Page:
They say that beauty is in the eye of the beholder, but so too are all-time hockey rankings. Those looking to claim Horvat as a top-ten Canucks centre will find plenty of ammunition to do so in his career totals. Those looking to keep him outside of the ten can make plenty of arguments based on his per-game rates.
The real answer comes from how much those two ranking systems are weighted against one another, but even that’s not the full picture, because we haven’t even got into the miscellaneous and the intangible yet, both of which could swing the rankings heavily in Horvat’s favour.
This article’s getting a little long in the tooth, so we’ll switch over to the lightning round here.
Horvat took the second-most faceoffs all-time in franchise history (12, 480), trailing only Henrik Sedin (20,256). Keeping in mind that Sedin played more than double the games, this means that no one took more draws per game than Horvat — and he won a much higher percentage of them than Henrik did.
Horvat’s 53.8% faceoff record technically ranks just 18th all-time amongst Canucks centres, but there are plenty of anomalies to remove from the list, like Joseph LaBate and his one faceoff, one win. A more honest sorting has Horvat at about eighth all-time. Combine the effectiveness with the volume, and it seems safe to call him the greatest faceoff-taker in Canucks’ history.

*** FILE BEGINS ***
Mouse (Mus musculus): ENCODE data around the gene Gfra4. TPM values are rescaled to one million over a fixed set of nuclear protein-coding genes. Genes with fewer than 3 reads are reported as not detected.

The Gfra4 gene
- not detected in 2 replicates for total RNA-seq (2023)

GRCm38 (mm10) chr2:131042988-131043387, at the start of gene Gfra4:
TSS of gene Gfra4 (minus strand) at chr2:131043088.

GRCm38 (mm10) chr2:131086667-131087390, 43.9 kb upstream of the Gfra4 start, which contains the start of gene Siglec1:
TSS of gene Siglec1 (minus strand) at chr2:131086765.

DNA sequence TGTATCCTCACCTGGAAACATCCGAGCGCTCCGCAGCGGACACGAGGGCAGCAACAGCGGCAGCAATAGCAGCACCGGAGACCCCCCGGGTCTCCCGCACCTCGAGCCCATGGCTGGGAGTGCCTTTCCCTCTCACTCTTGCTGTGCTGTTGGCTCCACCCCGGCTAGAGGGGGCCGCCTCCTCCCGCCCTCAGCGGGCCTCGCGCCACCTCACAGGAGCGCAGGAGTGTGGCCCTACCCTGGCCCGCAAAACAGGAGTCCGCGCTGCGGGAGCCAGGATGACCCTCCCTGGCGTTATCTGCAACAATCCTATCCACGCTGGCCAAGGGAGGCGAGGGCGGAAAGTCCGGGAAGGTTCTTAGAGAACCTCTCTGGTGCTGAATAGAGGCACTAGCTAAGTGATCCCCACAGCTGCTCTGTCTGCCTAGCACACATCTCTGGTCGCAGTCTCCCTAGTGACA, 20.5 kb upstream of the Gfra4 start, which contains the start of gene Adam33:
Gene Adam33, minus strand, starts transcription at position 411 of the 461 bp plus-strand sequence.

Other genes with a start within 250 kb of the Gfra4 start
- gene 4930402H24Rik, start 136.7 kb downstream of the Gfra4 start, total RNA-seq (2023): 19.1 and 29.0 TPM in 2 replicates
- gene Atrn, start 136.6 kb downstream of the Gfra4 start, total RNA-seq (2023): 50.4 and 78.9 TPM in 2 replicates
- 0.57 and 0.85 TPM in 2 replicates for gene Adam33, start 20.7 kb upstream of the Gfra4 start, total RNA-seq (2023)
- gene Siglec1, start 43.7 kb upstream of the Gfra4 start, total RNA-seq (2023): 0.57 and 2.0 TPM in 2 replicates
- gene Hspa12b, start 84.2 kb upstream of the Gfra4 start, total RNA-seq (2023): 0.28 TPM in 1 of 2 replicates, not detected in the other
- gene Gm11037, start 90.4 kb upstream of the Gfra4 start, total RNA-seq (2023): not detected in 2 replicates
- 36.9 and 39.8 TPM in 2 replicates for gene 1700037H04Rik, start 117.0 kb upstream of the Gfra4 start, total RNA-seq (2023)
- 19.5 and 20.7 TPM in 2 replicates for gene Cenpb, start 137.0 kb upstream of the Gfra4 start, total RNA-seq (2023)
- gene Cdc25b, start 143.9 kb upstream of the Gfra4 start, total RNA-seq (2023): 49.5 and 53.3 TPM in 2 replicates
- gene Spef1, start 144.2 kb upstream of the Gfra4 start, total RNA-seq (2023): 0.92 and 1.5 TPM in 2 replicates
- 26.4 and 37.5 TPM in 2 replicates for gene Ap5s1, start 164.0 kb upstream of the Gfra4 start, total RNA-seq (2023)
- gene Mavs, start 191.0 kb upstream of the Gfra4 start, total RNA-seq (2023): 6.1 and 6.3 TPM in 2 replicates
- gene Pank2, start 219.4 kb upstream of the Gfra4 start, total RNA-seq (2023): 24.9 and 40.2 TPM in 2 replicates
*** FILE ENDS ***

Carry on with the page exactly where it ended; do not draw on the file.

Horvat also had a particular penchant for producing on the power play, and his 67 power play goals trails just Linden and his 97 on the all-time charts.
When we get into the efficiency, consider this: only three Canucks have A) played more than 100 minutes of power play time in Vancouver and B) scored power play goals at a higher per-60 rate than Horvat. Those players are — as everyone would have guessed — Sheldon Dries, Cody Hodgson, and Harold Druken. Obviously.
To call Horvat the Canucks’ most lethal power play centre of all-time might also be fair.
Then there’s all the more narrative, intangible stuff. The leadership quotient. Horvat captained the team through some fairly dark periods, and managed to maintain a reasonable level of decorum and optimism. Remember “a team like that?”